section) was the maximum price minus one or two dollars. I 
do not know yet if this is the case for MLB 2006, but I 
will find out and I will post that result. Anyways let's 
just work from MLB 2005 rules for now. Once I did find the 
highest optimal price, I was able to sell out every seating 
section in Safeco Field. This is the optimal moment to 
begin adding new seats. At this point, the stadium is 
filled to capacity and you can no longer generate 
additional ticket revenue by raising prices. Also, the 
increase in demand for concessions will start becoming 
stagnant which means that your rising cash flow will start 
to level off. Stagnant demand means that you will find less 
opportunities to add vendors. First of all, you do not 
necessarily need to sell out EVERY section. However, the 
price should be maxed out or nearly maxed out, and that 
section should be consistently selling out. Now start 
adding new seats. The amount to new seats is up to you. You 
can add the maximum number of seats for that section or you 
can do it 50 seats at a time. I prefer to add 100-200 seats 
at a time so that I can check to see if that section is 
still selling out after the new seats are added. If the 
section is not quite selling out after adding the new 
seats, then I can wait a few weeks until the section is 
selling out again. As you keep adding new seats, the price 
may simply be too high to sell out a section where seats 
have been added. The case may be that at a price of X, only 
Y% of the seats can be sold. At that point, it may pay off 
to drop the price by one dollar to try and pack a few more 
fans in. 

End of the Season Business Management
By now, you should be on the way to being a successful 
franchise owner. Once the playoffs are over, or just about 
over, there are a few things that you should know about and 
take care of.

The biggest expense in the game is the cost of the shared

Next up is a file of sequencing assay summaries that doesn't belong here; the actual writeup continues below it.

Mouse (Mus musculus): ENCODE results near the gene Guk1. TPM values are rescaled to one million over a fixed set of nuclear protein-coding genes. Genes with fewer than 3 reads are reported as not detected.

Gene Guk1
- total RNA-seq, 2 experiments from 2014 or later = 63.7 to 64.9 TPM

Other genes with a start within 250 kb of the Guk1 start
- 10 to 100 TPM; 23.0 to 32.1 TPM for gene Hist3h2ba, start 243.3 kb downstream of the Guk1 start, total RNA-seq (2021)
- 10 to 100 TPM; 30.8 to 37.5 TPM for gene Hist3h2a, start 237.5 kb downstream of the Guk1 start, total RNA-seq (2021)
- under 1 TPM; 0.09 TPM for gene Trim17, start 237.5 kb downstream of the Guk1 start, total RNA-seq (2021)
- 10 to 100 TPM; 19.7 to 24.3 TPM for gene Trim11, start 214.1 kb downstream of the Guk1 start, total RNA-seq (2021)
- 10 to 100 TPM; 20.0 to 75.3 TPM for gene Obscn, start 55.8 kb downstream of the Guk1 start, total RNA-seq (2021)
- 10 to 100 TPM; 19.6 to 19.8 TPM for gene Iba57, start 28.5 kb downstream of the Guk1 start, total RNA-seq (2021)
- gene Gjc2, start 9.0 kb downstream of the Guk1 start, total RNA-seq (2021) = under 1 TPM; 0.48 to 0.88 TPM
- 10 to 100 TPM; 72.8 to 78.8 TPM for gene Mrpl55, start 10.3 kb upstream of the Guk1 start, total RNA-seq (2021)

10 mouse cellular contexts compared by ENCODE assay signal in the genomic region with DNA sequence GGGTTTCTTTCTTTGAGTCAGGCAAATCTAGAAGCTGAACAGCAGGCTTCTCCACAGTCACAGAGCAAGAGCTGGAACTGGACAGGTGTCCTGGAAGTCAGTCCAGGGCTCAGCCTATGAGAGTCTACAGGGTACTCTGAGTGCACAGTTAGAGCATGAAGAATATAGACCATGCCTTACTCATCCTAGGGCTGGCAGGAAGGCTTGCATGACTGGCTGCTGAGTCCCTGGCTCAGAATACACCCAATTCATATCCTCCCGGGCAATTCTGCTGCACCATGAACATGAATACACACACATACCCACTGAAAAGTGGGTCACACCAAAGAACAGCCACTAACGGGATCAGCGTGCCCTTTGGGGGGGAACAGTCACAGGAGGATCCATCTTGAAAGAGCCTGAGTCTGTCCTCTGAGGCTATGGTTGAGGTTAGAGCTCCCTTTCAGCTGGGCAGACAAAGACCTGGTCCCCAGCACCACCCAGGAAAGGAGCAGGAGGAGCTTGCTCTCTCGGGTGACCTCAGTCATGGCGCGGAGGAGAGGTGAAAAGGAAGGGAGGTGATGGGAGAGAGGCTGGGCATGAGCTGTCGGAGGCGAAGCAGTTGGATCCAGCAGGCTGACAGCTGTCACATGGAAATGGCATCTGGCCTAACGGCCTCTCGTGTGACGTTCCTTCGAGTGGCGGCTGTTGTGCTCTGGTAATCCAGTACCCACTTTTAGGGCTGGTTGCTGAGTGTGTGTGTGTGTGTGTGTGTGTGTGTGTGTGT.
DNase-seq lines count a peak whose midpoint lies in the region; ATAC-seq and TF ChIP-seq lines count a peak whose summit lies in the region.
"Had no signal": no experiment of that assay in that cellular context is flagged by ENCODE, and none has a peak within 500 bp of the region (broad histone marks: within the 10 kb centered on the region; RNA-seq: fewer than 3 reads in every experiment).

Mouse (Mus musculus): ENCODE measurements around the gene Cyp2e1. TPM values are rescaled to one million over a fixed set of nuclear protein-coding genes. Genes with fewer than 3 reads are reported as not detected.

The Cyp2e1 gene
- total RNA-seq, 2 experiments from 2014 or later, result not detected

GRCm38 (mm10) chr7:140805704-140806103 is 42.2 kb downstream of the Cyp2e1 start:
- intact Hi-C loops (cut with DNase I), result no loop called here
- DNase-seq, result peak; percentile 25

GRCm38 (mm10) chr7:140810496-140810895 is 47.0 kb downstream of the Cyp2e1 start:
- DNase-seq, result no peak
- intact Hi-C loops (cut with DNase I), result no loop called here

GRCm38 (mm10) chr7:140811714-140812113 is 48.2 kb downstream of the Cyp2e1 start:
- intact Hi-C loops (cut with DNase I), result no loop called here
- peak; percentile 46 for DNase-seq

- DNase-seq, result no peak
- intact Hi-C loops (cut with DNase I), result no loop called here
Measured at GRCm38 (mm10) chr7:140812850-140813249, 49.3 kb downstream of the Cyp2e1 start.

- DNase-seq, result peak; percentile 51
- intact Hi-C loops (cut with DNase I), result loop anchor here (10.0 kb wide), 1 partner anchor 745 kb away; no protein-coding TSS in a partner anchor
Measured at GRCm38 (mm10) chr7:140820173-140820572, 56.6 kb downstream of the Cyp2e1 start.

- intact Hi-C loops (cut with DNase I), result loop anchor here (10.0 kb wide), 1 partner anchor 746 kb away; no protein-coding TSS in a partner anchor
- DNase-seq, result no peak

revenue tax. Here is how it works. Every team will have a 
percentage of it's profits taxed by the league. All of the 
taxes will then go into a giant pool where the league 
divides that money equally among every team by giving 
everyone an equal rebate. Teams that were very unprofitable 
will get a net gain from the shared revenue tax because the 
rebate will be higher than than their tax. However, the 
most profitable teams (i.e. yours) will be hit HARD by this 
tax because the tax that you have to pay will be higher 
than the rebate. This means that you will start out the 
next season deep in the red since the money is paid on the 
first day of next season. Keep in mind too that the money 
will come out of your cash-on-hand. This means that you 
should avoid spending a lot of money in the last month of 
the regular season so that you will have plenty of cash-on-
hand to pay the tax. You may need quite a bit since the tax 
may end up putting you tens of millions of dollars in the 
red to start next season. This is where your primary 
advertising and TV deals come into effect because the 
income from the contract is paid to you at this time, and 
this income can soften the blow from the tax.

It's usually quite shocking to see yourself so deep in the 
red to start the season, but that's just because you are 
looking at the balance sheet for the season. A balance 
sheet is just a snapshot of your cumulative profits for the 
year. Well, on the first day of the season, you have not 
earned any profits for the year. It does not matter how 
much your balance sheet shows at the end of the year 
because once the calendar flips to 2006, 2007 and so on, 
your balance sheet will be reset to zero. The size of your 
ending balance sheet will not soften the blow from the tax. 
Don't worry. Just keep at it and your profits per home game 
will put you in the black some time before the all star 
break. By the end of the season, you should be even MORE 
profitable than you were last season. Also, the hit that 
you take from future shared revenue taxes will be lessened 
just by the fact that other teams are becoming more 
profitable as well. This means that the total amount of tax 
revenue that the league collects will keep growing, and 
thus the rebate that you get will rise as well.

This section is absolutely distinct from the RESTRUCTURING 
PLAYER SALARIES section. The reason is because once the off 
season begins, you have the opportunity to resign players 
without releasing them first. You can just offer a player a 
new contract and he will either accept or reject. This is 
great because unlike the release-resign method that shrinks 
your available payroll, tendering new offers to your 
players here can INCREASE your available payroll. This is 
because you are not releasing your players, and therefore, 
you will not be obligated to pay the player's remaining 
salary on top of his new salary. Previously, I recommended 
that you use the release-resign method only for your best 
players who are at the end of their contracts. Now, I 
recommend that you resign all of the players that you want. 
All of my best players were signed to long term contracts 
and I did not have to worry about them anymore. At the same 
time, my available payroll was increasing because players